As we roll around in the dirt like Sarge fighting Beetle Bailey, big and potentially culturally-altering events are occurring in the world that are not being discussed, much less debated.
Scientists have turned rodent skin cells into eggs, which were fertilized and the resulting embryos brought to birth. From the Telegraph story:
Artificial eggs have been grown in a petri dish for the first time and used to create living animals in a breakthrough hailed as ‘remarkable’ by British experts.
Scientists in Japan proved it is possible to take tissue cells from the tail of a mouse, reprogramme them as stem cells and then turn them into eggs in the lab.
The ‘eggs in a dish’ were then fertilised and the resulting embryos were implanted in female mice which went on to give birth to 11 healthy pups.
This is huge and there is no reason why the proper techniques couldn’t, one day, be used on humans.
Such research will be sold to the public as a breakthrough to help the infertile have babies.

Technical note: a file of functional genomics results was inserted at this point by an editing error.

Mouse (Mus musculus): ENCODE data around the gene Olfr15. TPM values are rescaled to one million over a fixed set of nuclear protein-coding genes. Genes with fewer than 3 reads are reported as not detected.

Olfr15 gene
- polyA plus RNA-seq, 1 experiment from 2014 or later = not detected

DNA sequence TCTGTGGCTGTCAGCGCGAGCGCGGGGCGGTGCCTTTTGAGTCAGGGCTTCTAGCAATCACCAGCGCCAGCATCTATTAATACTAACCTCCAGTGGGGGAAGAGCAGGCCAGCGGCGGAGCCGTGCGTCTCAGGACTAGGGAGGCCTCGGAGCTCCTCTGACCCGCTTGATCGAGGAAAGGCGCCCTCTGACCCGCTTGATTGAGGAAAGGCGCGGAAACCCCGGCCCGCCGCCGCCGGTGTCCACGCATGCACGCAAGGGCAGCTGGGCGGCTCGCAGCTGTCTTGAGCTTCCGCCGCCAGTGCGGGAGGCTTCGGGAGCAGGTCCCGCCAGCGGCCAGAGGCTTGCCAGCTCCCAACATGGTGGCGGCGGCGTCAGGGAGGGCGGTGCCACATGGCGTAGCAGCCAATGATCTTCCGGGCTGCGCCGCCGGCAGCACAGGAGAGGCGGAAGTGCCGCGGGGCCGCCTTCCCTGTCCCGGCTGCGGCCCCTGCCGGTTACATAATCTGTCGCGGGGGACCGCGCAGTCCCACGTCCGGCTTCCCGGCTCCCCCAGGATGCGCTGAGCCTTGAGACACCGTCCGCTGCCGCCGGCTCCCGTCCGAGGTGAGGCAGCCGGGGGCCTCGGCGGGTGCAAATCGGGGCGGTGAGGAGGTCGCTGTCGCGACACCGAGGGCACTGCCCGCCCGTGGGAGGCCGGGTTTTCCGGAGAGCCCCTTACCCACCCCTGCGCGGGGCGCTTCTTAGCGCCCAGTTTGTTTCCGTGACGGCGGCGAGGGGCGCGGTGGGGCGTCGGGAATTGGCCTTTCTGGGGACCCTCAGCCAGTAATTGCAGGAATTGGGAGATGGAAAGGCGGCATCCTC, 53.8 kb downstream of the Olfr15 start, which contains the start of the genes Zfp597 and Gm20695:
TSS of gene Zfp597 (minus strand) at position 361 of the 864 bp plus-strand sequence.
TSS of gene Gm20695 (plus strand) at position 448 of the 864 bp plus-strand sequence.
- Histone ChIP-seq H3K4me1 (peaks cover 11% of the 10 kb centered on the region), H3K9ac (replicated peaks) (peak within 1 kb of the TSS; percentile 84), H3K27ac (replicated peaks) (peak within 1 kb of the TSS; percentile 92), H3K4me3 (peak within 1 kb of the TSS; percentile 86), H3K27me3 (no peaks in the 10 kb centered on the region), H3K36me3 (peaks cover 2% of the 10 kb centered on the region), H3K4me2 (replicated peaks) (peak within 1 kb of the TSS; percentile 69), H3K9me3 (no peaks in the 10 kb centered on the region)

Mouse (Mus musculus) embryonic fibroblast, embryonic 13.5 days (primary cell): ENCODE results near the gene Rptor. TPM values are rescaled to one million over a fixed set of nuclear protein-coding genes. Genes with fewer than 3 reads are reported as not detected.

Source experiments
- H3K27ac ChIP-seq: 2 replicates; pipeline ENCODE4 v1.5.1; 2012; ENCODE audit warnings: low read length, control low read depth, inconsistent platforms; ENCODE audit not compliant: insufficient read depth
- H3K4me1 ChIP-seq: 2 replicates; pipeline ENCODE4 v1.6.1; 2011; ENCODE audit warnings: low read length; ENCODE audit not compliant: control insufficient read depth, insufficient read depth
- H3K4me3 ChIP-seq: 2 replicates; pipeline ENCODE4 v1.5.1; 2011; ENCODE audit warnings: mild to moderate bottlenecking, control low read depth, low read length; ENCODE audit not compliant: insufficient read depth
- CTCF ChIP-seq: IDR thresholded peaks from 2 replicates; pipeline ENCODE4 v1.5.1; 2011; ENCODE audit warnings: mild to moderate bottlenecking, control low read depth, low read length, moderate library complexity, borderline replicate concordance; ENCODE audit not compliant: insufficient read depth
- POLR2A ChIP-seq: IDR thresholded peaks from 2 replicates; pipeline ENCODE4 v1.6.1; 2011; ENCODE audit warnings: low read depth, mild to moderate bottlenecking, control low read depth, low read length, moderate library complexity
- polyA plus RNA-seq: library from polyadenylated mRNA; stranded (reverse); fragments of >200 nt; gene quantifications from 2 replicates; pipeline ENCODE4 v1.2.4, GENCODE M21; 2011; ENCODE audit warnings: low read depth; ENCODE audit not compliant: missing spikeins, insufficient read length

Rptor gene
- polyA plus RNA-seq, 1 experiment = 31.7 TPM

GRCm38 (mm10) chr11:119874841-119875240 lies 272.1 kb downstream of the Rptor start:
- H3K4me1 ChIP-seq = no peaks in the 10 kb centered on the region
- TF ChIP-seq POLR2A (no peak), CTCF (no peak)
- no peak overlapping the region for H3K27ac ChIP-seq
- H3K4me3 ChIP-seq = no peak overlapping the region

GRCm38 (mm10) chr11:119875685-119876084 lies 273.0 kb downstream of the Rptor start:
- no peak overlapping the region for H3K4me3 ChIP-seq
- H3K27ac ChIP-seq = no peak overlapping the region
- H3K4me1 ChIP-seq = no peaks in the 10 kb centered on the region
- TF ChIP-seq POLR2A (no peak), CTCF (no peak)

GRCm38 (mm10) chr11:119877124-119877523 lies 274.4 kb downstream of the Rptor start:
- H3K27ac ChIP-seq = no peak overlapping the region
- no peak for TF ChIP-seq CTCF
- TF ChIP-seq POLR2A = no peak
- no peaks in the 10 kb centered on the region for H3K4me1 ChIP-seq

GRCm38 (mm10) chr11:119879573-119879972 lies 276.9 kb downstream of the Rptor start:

But the primary and most impactful uses to which this technology will likely be put is as the great accelerator to human cloning research, genetic engineering, and other such technologies which have been stymied by a shortage of human eggs, one of which is needed for every cloning try.
But that dearth may now be ending. Once biotechnologists can indulge in mass cloning, it is Brave New World time baby!
These technologies could have a huge impact on our culture and perceptions of what it means to be human.
Yet, where are the important national–nay, international–conversations about how and whether to proceed down this path? Where are the debates about what, if any, limits should be placed around this technology?
They don’t much exist.